CANADIAN MINING PERSPECTIVE: Gold price testing upper limits

Sometimes I think CMJ readers like nothing better than the price of gold. It is a topic that always get's them...



Sometimes I think CMJ readers like nothing better than the price of gold. It is a topic that always get's them contemplating. Given their collective intelligence on the subject, their ponderings are often prophetic.


We asked last November, as the price rose toward record levels, how high our readers thought it could go by the end of 2009. The price topped out at US$1,212.50 on Dec. 2, and our readers pretty much got it. According to our unscientific poll, 30% of readers thought it would be in the US$1,101-$1,200 range and 33% thought it would be between US$1,201-$1,300.


I consider the result – that three out of five readers were so near the actual number – a vote of confidence in our readers' knowledge of the industry.


In September the gold price broke the US$1,000-barrier amid much cheering. It reached US$1,000.75 on Sept. 8, eventually reaching US$1,008.25 on Sept 11, US$1,018.50 on Sept 17, and US$1,014.00 on Sept. 22. The price fell back to the high-900s in between these peaks, but its continuing strength was good news to everyone.


That month we asked our readers what they thought the gold price would remain above the US$1,000 level for the remainder of the year. Two out of three thought the price could be maintained, and they were correct. Gold finished 2009 at US$1,087.50/oz. In fact it closed above US$1,000 every day for the last three months.


The third of CMJ readers who thought the price would retreat, are probably not sorry they were wrong.


I confess to being a bit of a gold bug, and I applaud the strong price. Twenty-five or 30 years ago the gold price had a direct inverse relationship with the American dollar. That relationship continues, but it is no longer the sole predictor of the gold price. Today's experts factor in the price of oil, the relative economic strength of many European and Asian countries, and the supply-demand situation. Price prediction has become more complicated.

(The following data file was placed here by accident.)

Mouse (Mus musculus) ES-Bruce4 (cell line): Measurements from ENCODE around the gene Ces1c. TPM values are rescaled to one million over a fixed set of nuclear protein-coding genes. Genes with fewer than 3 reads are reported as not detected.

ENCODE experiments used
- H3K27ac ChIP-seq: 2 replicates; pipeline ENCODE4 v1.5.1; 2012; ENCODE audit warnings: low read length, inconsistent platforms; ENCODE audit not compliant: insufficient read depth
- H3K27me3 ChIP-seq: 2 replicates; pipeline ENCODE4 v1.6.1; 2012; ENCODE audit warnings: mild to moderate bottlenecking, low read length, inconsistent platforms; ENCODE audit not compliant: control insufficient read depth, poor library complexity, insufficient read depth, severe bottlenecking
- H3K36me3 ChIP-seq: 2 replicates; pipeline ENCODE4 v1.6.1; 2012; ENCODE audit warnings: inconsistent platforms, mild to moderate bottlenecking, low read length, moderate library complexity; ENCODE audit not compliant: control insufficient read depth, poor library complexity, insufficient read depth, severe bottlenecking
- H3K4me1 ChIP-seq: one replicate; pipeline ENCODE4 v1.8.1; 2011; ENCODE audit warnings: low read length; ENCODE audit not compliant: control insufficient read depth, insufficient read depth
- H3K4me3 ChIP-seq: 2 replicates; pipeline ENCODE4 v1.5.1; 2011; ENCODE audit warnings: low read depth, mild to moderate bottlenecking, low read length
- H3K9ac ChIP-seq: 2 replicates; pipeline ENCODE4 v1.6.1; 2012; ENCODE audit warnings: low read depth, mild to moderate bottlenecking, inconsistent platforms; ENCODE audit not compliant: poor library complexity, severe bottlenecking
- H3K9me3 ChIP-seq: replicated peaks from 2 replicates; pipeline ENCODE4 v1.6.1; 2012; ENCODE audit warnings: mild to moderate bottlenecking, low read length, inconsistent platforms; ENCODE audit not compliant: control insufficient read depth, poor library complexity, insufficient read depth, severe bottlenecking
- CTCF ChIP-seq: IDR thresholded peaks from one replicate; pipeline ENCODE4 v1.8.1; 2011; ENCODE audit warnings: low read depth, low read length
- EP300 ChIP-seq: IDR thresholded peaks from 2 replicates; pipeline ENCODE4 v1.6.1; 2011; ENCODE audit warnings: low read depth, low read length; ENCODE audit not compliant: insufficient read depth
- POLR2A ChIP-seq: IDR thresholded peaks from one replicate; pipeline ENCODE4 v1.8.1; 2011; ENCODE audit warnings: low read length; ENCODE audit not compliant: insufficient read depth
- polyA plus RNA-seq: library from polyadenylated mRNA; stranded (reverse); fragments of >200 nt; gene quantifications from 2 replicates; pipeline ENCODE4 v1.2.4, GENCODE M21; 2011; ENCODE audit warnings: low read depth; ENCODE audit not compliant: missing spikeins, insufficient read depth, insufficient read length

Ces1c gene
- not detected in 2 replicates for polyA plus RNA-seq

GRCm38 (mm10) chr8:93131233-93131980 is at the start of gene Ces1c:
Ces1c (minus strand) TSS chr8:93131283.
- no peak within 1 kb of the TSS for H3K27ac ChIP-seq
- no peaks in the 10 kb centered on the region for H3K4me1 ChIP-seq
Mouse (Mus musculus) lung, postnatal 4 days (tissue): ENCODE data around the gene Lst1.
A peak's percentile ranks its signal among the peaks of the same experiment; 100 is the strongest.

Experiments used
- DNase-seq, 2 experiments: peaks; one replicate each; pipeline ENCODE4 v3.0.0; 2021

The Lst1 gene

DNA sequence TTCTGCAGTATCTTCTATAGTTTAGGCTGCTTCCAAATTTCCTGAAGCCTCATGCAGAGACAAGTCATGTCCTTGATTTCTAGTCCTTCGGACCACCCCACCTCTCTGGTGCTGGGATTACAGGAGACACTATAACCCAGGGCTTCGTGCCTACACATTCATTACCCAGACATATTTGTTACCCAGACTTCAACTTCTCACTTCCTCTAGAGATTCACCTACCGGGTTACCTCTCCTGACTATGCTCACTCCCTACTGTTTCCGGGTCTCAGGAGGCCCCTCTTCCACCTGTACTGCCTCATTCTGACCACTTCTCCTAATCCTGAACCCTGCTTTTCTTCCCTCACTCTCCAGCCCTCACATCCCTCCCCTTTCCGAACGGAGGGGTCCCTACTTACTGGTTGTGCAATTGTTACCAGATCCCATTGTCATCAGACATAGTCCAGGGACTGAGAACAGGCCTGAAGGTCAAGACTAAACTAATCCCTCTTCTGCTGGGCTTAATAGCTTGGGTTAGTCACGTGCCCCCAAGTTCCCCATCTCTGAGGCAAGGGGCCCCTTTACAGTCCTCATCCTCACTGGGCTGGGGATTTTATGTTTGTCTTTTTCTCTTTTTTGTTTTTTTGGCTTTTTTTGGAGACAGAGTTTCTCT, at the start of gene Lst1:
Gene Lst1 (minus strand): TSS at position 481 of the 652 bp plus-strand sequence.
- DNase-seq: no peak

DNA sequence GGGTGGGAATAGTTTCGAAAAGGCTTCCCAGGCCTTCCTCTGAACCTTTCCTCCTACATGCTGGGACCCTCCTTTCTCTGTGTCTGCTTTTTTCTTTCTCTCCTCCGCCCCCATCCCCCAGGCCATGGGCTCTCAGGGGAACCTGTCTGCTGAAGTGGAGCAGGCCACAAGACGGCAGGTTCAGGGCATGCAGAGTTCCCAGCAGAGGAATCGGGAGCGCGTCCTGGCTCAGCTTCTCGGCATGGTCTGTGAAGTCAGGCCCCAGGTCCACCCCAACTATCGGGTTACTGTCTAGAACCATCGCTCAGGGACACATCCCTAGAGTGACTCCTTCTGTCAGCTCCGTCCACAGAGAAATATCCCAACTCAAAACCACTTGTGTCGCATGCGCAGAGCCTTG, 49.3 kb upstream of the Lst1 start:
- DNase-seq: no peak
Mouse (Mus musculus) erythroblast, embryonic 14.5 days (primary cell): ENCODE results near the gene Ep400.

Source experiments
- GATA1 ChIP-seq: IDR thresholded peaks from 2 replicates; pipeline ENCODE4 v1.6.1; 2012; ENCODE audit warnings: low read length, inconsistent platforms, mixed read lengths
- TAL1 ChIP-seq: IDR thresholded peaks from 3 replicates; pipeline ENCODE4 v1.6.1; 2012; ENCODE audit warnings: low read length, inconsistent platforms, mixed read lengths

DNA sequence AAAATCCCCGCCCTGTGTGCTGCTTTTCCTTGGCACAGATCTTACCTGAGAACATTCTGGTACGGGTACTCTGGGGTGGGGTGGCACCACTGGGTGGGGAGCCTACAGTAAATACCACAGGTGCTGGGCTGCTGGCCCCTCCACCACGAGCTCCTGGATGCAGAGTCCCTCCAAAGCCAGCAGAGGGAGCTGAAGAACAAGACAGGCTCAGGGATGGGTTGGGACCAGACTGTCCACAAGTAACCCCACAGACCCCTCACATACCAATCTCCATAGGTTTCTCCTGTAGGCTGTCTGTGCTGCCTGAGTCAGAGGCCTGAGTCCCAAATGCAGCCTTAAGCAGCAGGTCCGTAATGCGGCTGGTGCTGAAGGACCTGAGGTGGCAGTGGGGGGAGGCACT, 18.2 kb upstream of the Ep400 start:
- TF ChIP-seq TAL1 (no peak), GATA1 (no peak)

A few rumours have begun circulating among analysts that the gold price bubble is about to burst, as did the bubble of the 1990s and the mortgage fiasco of the 2000s. They point at the real shrinkage in the U.S. stock market during the past 10 years, and caution that the end of ever-rising gold prices is near.


I think these pessimists are wrong. To me it seems that when the American stock market contracts, more investors would put their money in gold.


I'll go out on a limb and predict that the price of an ounce of gold will continue to rise in 2010. How high? How quickly? That I do not know, but if I were to guess, I'd feel comfortable with a 10% to 15% rise rather than the 25% gain that occurred last year.


Feel free to respond to our Hot Topic question on the subject. We will compare notes in 12 months.


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